When Joe McKendrick of Forbes said cloud computing may lose a lot of luster with enterprises in 2012, he doesn't mean that it will fall out of favor. Instead, McKendrick believes the new shine of the cloud will fade and it will become more commonplace among end users and businesses alike.

"There’s an assumption that 'cloud computing' as a category will keep growing. But should it?" McKendrick asks. "No company should plan to adopt or subscribe to cloud” just because it’s 'cloud.' Rather, it’s all about the applications, and how they fit into the business."

He points to a survey by Peachtree Capital Advisors, which shows that a majority of venture capitalists believe that there will be a large amount of investment growth in the technology in the next few years. He also highlights a survey by Microsoft Canada, which found that 19 percent of those using the cloud in some fashion don't know they're in it. These factors will lead to greater growth, but perhaps less glory.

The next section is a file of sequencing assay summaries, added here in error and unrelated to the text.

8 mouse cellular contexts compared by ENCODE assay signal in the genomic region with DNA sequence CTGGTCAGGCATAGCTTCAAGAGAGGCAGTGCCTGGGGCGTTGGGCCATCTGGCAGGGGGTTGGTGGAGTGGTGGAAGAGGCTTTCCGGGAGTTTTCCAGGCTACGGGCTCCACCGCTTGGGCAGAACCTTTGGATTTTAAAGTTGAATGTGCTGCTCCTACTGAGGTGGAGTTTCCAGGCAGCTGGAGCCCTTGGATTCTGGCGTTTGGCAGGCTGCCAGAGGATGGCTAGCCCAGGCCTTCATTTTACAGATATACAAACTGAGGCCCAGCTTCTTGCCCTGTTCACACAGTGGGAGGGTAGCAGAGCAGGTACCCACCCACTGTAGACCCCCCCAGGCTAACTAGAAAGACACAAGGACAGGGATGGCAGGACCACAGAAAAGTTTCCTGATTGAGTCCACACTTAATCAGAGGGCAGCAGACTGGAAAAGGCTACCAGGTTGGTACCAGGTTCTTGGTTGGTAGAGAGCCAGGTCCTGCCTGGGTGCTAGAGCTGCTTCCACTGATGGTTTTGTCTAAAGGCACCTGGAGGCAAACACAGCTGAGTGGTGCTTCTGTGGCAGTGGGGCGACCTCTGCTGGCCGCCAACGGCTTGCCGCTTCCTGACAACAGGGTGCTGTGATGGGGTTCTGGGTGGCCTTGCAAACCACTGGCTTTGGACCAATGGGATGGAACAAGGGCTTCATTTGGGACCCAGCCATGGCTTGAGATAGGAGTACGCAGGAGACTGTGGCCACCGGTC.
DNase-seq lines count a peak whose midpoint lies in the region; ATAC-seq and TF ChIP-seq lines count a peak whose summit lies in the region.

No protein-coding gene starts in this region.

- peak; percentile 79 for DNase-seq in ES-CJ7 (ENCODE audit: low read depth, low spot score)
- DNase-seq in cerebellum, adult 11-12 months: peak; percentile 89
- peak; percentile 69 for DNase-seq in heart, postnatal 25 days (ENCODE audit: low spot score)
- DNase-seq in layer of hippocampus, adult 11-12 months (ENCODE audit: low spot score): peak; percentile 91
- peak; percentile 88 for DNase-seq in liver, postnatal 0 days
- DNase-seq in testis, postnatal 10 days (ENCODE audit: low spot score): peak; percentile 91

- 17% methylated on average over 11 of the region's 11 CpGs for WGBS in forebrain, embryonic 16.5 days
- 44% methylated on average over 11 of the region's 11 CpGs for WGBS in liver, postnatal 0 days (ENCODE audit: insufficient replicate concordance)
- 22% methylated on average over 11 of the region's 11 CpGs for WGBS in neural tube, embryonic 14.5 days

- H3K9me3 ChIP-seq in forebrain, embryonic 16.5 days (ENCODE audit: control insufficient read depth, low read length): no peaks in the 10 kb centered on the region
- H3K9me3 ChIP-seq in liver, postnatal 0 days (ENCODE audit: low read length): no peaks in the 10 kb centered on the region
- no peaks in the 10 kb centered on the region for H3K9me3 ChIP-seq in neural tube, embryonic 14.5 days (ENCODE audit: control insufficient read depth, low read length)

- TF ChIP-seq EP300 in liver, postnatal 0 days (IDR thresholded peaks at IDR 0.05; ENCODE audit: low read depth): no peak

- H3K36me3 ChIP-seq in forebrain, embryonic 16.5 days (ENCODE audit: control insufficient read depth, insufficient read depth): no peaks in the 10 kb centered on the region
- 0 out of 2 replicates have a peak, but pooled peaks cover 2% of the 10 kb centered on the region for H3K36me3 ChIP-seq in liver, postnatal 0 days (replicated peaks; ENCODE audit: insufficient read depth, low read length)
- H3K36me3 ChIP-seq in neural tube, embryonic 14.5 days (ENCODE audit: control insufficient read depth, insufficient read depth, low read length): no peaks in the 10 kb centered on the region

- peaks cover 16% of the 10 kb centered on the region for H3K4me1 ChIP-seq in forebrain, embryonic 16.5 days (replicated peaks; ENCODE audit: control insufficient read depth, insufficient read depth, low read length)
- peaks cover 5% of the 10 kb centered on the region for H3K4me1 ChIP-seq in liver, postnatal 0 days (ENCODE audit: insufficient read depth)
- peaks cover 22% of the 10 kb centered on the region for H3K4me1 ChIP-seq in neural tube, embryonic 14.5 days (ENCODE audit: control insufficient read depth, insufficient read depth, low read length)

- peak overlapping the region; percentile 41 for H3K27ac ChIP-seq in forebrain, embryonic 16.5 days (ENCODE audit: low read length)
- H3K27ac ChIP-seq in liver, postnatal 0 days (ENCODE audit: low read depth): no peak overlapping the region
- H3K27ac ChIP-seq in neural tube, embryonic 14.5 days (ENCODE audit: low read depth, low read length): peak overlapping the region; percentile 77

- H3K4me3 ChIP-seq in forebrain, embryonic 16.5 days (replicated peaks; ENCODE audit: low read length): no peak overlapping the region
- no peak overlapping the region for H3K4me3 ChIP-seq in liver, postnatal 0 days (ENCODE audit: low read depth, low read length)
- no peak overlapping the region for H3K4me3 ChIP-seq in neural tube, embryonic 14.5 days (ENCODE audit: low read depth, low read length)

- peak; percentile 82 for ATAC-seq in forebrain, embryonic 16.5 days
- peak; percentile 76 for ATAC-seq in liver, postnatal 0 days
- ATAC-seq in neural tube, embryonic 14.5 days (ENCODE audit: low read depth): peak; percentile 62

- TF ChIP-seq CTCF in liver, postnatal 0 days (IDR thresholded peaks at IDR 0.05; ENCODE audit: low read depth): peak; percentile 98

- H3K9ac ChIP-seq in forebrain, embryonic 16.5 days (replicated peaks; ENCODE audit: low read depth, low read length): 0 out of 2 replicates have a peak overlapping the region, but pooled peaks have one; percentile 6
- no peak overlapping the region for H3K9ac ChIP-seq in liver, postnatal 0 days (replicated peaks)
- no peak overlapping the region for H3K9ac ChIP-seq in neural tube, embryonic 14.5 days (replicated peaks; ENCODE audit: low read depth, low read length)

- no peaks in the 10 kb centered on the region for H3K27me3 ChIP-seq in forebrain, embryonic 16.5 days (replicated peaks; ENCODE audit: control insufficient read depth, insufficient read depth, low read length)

With all of this, he said there are still issues to work through in the cloud that will be important in 2012, such as security, who ultimately pays for cloud services in a business structure and how the cloud computing industry will be governed.